Generating Unique IDs Fast

This article elaborates about the cost of atomic operations of a unique 64-bit ID generator, which uses a global counter and generates unique IDs by incrementing such counter atomically. Additionally, it offers a faster approach that uses thread local storage that is used as an index cache to minimize the access to a global variable.

Global Counter

Let's start with the most straightforward approach, which is to use a single global counter, which is incremented by using atomic operations:

uint64_t generateIdGlobal() {
  static std::atomic<uint64_t> globalCounter(0);
  return ++globalCounter;
}

This code would always compile on X86 as it has a CMPXCHG8B instruction, which is enough for implementing any kind of 64-bit atomic operation. However, it's not guaranteed that this code would compile on targets that don't provide 64-bit atomic operations (in 32-bit mode, for example). In that case a mutex would be required, which would slow down the generator considerably.

Global & Thread-Local Counter

If the only requirement for the ID generator is to return unique numbers that do not have to always be incrementing, we can use thread-local storage to implement a local cache and to only use atomics for incrementing the global counter in case we have exhausted the range of locally available IDs:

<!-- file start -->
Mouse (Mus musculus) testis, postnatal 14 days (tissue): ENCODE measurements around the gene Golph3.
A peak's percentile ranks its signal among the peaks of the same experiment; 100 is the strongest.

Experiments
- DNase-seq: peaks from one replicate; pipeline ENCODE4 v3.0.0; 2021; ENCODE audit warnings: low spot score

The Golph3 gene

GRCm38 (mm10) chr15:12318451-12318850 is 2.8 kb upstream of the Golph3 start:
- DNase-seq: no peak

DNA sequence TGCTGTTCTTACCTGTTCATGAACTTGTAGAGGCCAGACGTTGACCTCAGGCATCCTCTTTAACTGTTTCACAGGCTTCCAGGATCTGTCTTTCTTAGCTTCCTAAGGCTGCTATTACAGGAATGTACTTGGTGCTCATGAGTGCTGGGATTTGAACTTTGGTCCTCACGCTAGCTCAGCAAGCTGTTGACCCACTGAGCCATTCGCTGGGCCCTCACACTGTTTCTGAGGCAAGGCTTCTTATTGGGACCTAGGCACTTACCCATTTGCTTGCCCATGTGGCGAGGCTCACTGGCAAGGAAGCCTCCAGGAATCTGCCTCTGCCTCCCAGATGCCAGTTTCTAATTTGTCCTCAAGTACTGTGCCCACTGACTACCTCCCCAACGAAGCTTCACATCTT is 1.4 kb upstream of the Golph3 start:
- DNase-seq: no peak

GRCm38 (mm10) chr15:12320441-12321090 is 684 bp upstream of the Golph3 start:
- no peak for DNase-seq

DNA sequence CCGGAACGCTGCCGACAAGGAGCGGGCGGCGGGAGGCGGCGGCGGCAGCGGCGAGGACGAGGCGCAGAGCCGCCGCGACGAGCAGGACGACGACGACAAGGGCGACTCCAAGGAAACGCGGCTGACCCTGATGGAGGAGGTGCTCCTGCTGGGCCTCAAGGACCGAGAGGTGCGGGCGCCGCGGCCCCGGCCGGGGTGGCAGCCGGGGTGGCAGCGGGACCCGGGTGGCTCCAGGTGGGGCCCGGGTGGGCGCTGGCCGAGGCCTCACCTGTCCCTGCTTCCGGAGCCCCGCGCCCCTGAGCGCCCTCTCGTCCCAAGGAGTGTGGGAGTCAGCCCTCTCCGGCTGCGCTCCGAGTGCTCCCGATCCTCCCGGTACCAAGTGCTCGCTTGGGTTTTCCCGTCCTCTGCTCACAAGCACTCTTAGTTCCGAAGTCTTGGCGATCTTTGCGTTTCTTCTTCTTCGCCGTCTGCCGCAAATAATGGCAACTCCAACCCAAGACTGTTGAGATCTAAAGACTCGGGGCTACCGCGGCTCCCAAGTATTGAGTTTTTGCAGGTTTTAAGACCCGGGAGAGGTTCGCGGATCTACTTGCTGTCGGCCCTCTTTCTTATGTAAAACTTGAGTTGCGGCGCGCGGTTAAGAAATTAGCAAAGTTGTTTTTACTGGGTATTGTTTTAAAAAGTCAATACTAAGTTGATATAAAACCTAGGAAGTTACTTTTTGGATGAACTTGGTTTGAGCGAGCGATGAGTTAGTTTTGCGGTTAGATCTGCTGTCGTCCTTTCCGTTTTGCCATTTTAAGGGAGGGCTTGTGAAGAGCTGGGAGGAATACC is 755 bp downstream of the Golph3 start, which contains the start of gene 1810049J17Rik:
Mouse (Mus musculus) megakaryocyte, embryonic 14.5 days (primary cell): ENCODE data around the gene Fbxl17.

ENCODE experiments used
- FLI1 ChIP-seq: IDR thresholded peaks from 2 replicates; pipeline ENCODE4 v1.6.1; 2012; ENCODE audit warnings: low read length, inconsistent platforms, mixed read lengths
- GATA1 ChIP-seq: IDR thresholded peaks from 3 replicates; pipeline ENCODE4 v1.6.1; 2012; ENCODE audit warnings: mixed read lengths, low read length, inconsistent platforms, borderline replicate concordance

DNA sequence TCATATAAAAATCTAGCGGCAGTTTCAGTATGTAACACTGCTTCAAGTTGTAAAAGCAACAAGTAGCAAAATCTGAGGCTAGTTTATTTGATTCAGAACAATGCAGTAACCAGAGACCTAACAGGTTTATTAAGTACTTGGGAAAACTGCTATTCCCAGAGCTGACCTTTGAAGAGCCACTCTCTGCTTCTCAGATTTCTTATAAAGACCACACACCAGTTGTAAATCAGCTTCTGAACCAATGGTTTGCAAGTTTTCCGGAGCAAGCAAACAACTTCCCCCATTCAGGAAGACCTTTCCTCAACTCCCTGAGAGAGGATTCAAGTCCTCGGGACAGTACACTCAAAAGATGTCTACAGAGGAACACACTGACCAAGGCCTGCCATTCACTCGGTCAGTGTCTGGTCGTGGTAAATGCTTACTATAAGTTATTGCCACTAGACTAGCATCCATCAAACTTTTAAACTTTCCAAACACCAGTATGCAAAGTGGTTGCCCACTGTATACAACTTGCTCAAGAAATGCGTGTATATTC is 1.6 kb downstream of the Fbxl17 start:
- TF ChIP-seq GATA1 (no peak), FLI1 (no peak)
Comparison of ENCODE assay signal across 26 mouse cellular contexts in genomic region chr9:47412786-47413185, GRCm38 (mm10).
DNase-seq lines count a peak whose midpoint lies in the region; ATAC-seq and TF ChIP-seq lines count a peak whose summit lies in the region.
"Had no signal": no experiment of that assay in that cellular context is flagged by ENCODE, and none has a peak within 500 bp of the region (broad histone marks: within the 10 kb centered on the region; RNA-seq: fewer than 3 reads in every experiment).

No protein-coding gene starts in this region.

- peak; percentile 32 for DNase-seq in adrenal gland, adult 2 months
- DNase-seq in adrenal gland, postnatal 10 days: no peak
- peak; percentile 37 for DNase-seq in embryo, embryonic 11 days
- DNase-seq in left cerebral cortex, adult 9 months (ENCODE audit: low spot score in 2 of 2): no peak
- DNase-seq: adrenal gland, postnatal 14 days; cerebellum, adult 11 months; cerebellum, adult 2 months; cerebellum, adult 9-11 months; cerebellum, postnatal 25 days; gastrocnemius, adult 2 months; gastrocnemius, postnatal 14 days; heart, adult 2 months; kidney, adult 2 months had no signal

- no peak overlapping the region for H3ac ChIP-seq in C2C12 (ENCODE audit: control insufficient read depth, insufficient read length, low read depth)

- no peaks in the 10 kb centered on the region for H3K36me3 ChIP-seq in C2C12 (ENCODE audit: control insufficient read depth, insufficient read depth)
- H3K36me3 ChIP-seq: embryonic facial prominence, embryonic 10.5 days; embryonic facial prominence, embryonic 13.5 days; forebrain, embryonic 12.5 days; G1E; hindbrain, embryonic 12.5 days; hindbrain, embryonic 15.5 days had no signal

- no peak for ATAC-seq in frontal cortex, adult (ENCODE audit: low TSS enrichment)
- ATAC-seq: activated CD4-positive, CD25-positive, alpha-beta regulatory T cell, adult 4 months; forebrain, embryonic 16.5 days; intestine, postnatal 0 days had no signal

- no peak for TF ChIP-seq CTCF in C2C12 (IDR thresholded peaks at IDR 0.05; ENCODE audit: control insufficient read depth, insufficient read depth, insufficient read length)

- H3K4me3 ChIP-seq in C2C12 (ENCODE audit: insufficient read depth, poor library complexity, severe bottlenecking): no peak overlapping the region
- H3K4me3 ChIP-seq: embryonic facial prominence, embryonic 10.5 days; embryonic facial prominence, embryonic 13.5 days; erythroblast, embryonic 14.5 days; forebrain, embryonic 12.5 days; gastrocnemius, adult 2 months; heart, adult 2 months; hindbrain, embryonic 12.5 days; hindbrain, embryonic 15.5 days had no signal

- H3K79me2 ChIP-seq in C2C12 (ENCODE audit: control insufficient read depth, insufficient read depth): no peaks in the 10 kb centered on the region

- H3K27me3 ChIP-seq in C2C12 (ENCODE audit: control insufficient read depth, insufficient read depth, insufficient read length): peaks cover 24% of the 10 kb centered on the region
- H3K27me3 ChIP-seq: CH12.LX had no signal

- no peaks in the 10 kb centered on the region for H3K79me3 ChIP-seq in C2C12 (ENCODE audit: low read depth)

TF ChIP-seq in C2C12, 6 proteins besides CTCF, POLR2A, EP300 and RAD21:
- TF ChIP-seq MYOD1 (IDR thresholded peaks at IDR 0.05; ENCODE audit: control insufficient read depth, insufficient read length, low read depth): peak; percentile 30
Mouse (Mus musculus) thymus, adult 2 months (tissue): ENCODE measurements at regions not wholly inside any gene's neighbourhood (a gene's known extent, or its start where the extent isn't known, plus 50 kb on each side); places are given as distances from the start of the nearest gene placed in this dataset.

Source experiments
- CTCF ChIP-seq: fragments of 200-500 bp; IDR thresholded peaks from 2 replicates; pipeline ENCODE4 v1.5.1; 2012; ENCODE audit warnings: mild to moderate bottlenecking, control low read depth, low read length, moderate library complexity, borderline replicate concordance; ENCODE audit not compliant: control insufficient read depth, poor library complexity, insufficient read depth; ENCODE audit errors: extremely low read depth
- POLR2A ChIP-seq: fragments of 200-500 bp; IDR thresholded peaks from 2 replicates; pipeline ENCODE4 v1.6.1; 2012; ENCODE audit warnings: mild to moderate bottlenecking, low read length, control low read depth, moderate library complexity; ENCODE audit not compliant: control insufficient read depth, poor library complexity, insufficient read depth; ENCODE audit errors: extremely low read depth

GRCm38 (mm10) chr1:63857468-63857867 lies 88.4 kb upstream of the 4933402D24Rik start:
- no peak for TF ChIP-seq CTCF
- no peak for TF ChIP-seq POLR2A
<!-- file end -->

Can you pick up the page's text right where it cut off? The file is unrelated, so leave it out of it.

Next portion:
uint64_t generateIdLocal() {
  static std::atomic<uint64_t> globalCounter(0);

  static constexpr uint32_t cacheSize = 4096;
  static thread_local uint64_t localIdx = 0;

  if ((localIdx & (cacheSize - 1)) == 0)
    localIdx = globalCounter.fetch_add(uint64_t(cacheSize));

  return ++localIdx;
}

This approach is of course longer, but it also minimizes the use of atomic operations to manipulate the global counter. In addition, since we have minimized the use of atomics we can also think about using a mutex to guard the access to globalCounter in case that we run on hardware that doesn't have 64-bit atomics:

static std::mutex globalMutex;

uint64_t generateIdLocalMutex() {
  static uint64_t globalCounter = 0;

  static constexpr uint32_t cacheSize = 4096;
  static thread_local uint64_t localIdx = 0;

  if ((localIdx & (cacheSize - 1)) == 0) {
    std::lock_guard<std::mutex> guard(globalMutex);
    localIdx = globalCounter;
    globalCounter += cacheSize;
  }

  return ++localIdx;
}

Performance

So what would be your guess regarding the performance of each approach? I have written the following code to benchmark various implementations of the ID generator:

#include <stdint.h>
#include <atomic>
#include <mutex>
#include <thread>
#include <chrono>

typedef uint64_t (*GenerateIdFunc)(void);

static std::mutex globalMutex;

static uint64_t generateIdGlobal() {
  static std::atomic<uint64_t> globalCounter(0);
  return ++globalCounter;
}

static uint64_t generateIdGlobalMutex() {
  static uint64_t globalCounter = 0;
  std::lock_guard<std::mutex> guard(globalMutex);
  return ++globalCounter;
}

static uint64_t generateIdLocal() {
  static std::atomic<uint64_t> globalCounter(0);